- 35. All business operations can be expressed through a value chain and many MNE groups operate through a global value chain. This alone does not imply that the transactional profit split should be applied. If that were the case, then a profit split would apply in almost every case and risk producing results contrary to the arm’s length principle. Instead, the purpose of the value chain analysis is to identify the features of the commercial or financial relations between the parties described in the paragraphs below which are indicators that the transactional profit split method may be the most appropriate method for a particular case under the guidance in paragraph 2.2. For a transactional profit split of actual profits those features include a sharing in the outcomes of the business activities and associated risks involving highly integrated operations or unique and valuable contributions by the parties.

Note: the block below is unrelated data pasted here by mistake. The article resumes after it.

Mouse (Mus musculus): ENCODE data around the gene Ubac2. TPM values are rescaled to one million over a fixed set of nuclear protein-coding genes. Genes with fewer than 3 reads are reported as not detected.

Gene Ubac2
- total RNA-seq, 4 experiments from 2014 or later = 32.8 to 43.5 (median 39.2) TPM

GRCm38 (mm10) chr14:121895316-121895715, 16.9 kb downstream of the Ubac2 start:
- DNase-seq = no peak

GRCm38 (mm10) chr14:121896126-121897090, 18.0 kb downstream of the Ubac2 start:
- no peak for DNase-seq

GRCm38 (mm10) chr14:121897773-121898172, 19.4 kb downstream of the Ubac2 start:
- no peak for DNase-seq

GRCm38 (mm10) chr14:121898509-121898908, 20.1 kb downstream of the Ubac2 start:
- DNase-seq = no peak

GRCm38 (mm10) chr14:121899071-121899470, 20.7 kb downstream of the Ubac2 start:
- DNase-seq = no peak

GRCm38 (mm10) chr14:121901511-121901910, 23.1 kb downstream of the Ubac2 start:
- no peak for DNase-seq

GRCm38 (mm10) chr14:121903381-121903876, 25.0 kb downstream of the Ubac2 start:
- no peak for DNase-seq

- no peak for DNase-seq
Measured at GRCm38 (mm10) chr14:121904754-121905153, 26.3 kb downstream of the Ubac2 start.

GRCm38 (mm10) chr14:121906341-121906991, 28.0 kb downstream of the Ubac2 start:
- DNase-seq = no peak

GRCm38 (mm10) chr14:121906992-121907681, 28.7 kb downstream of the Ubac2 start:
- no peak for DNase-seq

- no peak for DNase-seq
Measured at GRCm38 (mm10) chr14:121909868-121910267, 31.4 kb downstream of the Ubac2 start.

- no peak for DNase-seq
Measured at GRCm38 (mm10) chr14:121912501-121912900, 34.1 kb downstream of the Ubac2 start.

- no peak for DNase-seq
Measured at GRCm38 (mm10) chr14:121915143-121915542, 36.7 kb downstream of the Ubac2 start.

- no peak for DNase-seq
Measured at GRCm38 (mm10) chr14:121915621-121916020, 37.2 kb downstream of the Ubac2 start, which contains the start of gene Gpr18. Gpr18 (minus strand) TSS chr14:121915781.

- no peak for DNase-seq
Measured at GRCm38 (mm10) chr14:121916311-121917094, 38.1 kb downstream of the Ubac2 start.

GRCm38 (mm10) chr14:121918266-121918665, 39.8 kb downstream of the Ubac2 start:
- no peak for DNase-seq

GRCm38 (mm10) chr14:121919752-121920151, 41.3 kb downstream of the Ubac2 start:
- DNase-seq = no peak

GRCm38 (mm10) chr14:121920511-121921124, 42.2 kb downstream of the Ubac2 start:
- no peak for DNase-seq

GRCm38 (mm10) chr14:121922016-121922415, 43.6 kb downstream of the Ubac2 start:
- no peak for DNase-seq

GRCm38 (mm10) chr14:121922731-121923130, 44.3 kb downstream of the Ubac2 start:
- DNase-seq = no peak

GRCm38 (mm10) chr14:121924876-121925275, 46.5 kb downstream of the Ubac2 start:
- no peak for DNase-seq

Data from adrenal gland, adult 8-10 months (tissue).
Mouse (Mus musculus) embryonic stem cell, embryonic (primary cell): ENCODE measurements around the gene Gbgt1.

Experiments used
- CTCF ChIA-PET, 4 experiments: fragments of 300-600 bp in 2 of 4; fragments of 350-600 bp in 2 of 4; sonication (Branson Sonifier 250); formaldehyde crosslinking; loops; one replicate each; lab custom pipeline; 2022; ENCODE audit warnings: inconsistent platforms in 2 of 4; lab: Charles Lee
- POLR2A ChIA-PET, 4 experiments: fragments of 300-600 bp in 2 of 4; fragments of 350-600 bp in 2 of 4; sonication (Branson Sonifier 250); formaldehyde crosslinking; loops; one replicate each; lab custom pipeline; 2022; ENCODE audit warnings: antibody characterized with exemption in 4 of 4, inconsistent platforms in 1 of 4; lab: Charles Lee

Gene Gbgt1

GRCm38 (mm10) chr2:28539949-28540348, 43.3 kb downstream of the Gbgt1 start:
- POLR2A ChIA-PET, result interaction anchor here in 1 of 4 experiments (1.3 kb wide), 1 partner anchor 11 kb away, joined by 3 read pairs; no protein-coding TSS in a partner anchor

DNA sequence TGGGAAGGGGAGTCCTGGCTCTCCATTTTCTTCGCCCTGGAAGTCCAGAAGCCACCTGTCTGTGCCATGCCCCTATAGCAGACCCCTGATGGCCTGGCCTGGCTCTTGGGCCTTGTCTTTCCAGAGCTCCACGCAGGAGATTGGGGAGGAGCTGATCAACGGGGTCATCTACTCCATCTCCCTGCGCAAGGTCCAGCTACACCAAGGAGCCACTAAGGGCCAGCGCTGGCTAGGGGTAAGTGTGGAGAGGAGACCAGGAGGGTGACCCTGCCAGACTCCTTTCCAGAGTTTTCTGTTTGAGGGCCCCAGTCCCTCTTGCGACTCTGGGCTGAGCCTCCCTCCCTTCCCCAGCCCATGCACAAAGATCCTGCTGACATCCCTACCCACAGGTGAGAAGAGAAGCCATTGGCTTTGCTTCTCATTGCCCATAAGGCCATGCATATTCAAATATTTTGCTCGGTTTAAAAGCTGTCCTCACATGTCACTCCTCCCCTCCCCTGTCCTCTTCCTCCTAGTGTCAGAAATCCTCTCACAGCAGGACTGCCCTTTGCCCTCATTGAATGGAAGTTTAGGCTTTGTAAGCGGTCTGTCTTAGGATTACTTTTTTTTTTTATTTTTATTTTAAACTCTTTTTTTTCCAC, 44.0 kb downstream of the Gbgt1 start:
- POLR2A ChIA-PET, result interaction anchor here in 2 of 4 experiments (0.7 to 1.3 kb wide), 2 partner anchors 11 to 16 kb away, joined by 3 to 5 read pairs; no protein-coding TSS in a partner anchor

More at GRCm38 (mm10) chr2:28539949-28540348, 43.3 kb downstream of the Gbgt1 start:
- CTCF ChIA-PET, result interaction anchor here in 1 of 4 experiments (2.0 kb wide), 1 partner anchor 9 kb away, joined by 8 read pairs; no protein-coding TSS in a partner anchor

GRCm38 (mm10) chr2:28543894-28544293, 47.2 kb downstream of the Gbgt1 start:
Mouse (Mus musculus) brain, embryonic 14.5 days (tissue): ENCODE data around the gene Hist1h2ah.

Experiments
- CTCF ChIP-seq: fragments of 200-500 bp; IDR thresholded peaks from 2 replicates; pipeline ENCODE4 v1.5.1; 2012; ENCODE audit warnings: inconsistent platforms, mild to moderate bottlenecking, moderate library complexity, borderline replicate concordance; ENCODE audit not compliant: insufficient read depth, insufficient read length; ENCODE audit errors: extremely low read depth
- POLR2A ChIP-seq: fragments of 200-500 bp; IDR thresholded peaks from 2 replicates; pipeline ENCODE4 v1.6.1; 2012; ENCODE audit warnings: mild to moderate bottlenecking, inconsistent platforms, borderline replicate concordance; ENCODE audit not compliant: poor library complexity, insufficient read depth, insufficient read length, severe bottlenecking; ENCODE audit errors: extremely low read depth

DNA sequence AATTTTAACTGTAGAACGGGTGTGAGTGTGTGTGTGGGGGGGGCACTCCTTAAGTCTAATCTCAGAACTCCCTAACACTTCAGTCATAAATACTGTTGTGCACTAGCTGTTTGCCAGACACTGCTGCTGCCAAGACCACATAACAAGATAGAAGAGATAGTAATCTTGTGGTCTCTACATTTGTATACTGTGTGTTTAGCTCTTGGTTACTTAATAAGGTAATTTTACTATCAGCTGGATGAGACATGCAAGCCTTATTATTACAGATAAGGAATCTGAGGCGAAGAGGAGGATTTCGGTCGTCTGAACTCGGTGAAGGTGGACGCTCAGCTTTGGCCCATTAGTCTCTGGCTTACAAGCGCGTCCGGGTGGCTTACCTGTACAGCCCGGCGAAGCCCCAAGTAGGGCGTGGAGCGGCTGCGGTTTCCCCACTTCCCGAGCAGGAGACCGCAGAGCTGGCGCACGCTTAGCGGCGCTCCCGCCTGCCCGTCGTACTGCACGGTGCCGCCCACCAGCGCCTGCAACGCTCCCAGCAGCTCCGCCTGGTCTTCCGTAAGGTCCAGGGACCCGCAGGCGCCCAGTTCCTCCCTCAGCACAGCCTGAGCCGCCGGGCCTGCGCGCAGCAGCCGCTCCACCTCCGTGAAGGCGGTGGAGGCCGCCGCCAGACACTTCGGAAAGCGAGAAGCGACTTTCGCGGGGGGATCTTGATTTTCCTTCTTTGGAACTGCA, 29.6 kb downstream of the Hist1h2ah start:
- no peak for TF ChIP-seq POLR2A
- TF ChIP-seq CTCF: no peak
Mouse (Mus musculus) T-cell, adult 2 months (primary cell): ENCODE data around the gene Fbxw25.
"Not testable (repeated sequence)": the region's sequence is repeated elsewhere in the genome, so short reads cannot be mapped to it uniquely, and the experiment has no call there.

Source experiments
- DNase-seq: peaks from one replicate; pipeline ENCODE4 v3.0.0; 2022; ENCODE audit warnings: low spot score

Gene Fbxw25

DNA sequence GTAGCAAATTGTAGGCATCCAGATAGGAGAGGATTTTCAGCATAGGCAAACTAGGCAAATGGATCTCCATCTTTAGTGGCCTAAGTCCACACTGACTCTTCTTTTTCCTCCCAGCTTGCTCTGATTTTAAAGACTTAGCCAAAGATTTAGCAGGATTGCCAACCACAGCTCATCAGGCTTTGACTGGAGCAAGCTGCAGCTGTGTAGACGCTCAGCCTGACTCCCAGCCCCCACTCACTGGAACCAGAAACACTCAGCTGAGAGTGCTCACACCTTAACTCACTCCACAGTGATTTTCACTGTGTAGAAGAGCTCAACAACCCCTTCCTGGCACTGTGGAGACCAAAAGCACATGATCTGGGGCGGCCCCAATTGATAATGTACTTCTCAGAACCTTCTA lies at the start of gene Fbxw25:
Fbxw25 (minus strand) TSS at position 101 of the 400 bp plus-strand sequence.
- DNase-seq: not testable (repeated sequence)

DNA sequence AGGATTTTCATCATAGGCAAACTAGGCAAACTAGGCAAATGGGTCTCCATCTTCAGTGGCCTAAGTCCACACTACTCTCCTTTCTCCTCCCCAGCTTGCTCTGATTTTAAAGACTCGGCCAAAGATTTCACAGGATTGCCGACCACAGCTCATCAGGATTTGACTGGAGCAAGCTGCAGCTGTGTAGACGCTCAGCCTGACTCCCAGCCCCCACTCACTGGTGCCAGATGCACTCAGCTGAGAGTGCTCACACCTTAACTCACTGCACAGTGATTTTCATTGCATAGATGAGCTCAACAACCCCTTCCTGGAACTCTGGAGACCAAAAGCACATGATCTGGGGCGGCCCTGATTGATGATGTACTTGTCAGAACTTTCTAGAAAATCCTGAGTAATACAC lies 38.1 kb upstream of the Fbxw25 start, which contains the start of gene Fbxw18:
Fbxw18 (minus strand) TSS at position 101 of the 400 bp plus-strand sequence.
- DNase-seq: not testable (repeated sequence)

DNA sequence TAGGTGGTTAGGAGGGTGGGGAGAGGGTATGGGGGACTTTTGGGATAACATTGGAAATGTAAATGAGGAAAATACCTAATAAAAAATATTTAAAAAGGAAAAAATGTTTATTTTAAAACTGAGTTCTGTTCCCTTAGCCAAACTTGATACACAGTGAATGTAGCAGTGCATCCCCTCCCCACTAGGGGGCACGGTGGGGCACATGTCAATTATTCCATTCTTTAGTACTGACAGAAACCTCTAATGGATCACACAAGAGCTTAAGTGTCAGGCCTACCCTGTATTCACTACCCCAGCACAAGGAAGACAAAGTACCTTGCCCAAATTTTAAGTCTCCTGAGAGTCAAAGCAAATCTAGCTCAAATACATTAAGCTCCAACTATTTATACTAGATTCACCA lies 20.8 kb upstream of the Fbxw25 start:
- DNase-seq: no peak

- 36. A value chain analysis should consider where and how value is created in the business operations, including in particular: (i) consideration of the economically significant functions, assets and risks, which party or parties perform the functions, contribute the assets and assume the risks, as well as whether and how the functions, assets, and risks of the parties may be interdependent or otherwise interlinked; and (ii) how the economic circumstances may create opportunities to capture profits in excess of what the market would otherwise allow, such as those associated with unique intangibles, first mover advantages, or other unique contributions. The starting point of the value chain analysis will generally be the written contracts between the related parties. In considering where and how value is created, the analysis should also consider whether such value-creation is sustainable, for instance, whether market advantages are protected due to barriers to entry to potential competitors or the impact of valuable intangibles. The analysis thus both contributes to the process of accurately delineating the transaction, and also determines the level of integration (which may determine the level at which profits or revenues should be split), and the economically relevant contributions (which may determine the factors to use to split the profits). It is important to note, however, that the value chain analysis is simply a tool to assist in accurately delineating the transaction. Moreover, it does not, of itself, indicate that the transactional profit split is the most appropriate method, even where the value chain analysis shows that there are factors which contribute to the creation of value in multiple places, since all parties to a transaction can be expected to make some contributions to value creation.